Oglethorpe University created an experiential counterpart to their liberal arts curriculum. The divisions for Civic Engagement, Global Education, Professional Development, and Undergraduate Research and Scholarship combined to form the A_LAB, short for Atlanta Laboratory for Learning.
The A_LAB identity activates the simple wordmark set in Futura Bold by rotating it and dynamically filling in the underscore.
The literary idea of in media res informs the use of graphics and photography. When viewers experience a piece of media from A_LAB, they are dropped into the middle of the narrative to witness a flurry of activities in service, study abroad, career exploration, and research. Graphics allude to transit stations, maps, display boards, and urban wayfinding systems.
Layered silhouettes of varying form and color symbolize the diversity of speakers taking part in a discussion about race at Oglethorpe University’s A_LAB.
Fight For Light is a non‑profit social enterprise dedicated to transforming Historically Black Colleges and Universities (HBCUs) into hubs for sustainability and social innovation. The brand identity is based on the idea of transformative illumination—building awareness of sustainability issues and the possibilities that the green economy brings to minority communities. This cover shows the flexible logo, which alludes to moving beams of light.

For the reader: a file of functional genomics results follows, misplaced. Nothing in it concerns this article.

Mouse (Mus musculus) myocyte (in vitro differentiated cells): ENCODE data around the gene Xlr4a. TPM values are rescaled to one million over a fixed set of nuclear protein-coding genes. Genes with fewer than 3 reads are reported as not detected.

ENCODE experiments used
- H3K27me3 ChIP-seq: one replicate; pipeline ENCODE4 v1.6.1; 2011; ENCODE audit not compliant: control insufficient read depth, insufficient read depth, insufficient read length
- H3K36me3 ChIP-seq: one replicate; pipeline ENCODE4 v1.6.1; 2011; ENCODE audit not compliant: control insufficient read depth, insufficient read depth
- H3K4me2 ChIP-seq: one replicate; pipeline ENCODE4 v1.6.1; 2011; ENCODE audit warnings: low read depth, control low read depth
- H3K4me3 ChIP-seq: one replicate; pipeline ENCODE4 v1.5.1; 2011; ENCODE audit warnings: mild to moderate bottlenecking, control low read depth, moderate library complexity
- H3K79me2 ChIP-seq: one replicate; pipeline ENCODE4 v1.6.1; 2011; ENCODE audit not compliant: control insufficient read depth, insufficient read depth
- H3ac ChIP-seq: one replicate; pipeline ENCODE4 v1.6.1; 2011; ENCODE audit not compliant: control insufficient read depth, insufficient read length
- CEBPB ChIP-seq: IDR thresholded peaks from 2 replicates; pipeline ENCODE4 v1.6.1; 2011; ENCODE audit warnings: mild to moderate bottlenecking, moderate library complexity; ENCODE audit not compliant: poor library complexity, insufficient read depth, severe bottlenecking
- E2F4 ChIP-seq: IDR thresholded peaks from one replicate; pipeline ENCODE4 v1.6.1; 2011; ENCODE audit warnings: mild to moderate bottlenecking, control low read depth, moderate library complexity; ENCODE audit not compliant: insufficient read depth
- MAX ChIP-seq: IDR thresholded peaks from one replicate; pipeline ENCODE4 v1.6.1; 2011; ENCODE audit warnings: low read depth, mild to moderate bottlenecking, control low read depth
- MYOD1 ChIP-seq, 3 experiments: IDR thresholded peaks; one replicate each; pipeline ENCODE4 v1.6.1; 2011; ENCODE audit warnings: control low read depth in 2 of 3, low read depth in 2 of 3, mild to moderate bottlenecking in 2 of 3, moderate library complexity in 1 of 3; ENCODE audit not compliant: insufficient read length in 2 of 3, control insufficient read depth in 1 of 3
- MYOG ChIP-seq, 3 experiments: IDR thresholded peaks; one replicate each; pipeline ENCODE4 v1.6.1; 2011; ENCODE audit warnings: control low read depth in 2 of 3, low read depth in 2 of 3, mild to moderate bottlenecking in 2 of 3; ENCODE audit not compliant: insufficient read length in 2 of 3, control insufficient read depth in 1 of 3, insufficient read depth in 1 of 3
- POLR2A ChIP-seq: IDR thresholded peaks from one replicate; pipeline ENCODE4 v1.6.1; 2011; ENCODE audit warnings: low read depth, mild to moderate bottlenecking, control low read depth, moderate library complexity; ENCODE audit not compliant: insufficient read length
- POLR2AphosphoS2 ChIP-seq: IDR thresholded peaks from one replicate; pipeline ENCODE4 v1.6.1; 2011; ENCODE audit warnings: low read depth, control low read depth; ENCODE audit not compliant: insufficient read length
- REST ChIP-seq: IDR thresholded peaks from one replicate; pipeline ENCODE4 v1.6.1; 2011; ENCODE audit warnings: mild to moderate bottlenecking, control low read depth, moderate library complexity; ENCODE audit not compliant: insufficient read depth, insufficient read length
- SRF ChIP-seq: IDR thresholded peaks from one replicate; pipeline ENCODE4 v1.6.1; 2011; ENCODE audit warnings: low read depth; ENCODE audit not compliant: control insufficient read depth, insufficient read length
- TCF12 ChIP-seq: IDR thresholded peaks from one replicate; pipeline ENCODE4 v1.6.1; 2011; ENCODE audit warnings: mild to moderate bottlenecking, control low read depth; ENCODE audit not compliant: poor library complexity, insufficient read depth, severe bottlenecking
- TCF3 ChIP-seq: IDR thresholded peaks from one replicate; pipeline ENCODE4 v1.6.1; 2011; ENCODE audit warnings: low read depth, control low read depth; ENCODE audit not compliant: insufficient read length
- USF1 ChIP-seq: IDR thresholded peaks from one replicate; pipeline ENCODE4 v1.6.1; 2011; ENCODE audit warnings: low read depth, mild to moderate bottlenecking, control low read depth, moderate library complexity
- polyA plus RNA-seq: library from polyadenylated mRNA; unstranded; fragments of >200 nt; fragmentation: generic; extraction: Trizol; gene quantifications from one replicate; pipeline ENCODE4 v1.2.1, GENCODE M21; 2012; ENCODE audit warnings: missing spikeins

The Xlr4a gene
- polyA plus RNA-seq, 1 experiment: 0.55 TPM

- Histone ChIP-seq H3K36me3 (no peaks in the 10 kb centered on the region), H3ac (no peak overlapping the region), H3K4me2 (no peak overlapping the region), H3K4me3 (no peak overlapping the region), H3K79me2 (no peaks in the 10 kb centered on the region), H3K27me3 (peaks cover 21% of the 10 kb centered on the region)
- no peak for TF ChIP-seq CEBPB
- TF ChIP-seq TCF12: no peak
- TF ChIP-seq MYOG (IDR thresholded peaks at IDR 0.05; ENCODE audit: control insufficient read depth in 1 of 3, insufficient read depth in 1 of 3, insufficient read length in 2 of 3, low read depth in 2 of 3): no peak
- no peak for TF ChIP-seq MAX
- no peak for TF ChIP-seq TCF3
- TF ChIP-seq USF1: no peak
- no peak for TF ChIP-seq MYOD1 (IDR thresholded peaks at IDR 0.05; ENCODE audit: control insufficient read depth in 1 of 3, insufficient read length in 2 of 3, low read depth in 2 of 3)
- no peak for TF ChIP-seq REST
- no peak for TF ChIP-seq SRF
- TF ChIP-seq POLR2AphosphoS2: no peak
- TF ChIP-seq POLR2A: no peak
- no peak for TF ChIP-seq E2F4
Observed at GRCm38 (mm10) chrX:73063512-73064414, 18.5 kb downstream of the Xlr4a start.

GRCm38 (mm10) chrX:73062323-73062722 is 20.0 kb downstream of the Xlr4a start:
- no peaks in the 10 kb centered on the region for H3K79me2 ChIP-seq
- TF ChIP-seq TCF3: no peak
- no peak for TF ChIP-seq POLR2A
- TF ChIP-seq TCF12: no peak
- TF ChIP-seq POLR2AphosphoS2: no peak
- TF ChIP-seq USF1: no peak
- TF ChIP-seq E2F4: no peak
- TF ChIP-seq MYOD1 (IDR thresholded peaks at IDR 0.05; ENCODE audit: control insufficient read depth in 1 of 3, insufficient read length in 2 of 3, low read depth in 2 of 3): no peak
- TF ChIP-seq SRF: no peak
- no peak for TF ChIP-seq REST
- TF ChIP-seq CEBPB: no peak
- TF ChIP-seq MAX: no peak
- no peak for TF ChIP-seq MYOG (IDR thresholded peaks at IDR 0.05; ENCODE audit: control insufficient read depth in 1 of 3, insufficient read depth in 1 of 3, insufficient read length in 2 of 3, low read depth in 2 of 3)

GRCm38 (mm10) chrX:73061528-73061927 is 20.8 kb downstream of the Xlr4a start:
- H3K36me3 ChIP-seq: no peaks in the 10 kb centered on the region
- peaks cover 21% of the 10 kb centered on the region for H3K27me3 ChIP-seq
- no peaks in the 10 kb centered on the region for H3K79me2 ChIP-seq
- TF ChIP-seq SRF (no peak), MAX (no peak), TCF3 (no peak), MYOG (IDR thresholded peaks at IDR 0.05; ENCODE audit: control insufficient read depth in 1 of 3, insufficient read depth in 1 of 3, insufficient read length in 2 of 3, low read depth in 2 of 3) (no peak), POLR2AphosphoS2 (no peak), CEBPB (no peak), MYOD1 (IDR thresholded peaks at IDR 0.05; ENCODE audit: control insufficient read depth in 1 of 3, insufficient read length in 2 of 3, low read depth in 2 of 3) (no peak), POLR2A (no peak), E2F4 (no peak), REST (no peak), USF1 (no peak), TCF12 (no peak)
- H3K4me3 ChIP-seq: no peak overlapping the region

Bold color, type, and illustration build a visual narrative for Fight for Light.
Simple infographic illustrations explain opportunities for minorities and underrepresented communities to participate in the clean energy economy.
The on‑campus poster system is modular, allowing for flexible and dynamic compositions.
This video is a documentation of snippets of research,
sketches, and experimentation for the Fight for Light
project. Fight for Light envisions itself as a contemporary
continuation of the civil rights movement of the 50s and
60s, harnessing the same energy toward minority
participation in environmental issues. Fight for Light
launched on the historic Atlanta University Center campus, a
traditional center of civil rights activism. As shown in the
video, imagery, iconography, and typography from the civil
rights era subtly influence the design for this project.
An offshoot of Fight for Light, Remix “harnesses the innate hustle, skill, and creativity of communities not typically targeted for innovation and catalyzes the power of communities to determine their own future.” The organization explores the African American cultural legacy and its connection to the innovation economy. The identity for Remix is a flexible system that shape-shifts and rotates. The type is disrupted, spinning to create countless variations.
Identity design and suite of printed materials for the inauguration of Mary Schmidt Campbell, Ph.D., tenth president of Spelman College.